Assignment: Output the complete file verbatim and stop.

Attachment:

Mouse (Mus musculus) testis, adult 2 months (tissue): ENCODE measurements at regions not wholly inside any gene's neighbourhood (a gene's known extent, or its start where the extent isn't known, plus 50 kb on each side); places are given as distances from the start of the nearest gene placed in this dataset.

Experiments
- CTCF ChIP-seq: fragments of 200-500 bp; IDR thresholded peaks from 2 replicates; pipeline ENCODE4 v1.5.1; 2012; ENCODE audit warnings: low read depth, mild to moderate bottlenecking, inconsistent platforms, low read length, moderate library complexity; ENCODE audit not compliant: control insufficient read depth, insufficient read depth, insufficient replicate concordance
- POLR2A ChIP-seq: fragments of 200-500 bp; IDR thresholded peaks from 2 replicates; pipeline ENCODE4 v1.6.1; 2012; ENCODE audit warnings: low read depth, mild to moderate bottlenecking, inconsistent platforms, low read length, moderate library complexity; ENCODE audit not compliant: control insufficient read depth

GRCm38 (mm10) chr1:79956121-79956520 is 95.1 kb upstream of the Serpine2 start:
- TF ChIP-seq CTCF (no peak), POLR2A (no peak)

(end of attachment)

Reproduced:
Mouse (Mus musculus) testis, adult 2 months (tissue): ENCODE measurements at regions not wholly inside any gene's neighbourhood (a gene's known extent, or its start where the extent isn't known, plus 50 kb on each side); places are given as distances from the start of the nearest gene placed in this dataset.

Experiments
- CTCF ChIP-seq: fragments of 200-500 bp; IDR thresholded peaks from 2 replicates; pipeline ENCODE4 v1.5.1; 2012; ENCODE audit warnings: low read depth, mild to moderate bottlenecking, inconsistent platforms, low read length, moderate library complexity; ENCODE audit not compliant: control insufficient read depth, insufficient read depth, insufficient replicate concordance
- POLR2A ChIP-seq: fragments of 200-500 bp; IDR thresholded peaks from 2 replicates; pipeline ENCODE4 v1.6.1; 2012; ENCODE audit warnings: low read depth, mild to moderate bottlenecking, inconsistent platforms, low read length, moderate library complexity; ENCODE audit not compliant: control insufficient read depth

GRCm38 (mm10) chr1:79956121-79956520 is 95.1 kb upstream of the Serpine2 start:
- TF ChIP-seq CTCF (no peak), POLR2A (no peak)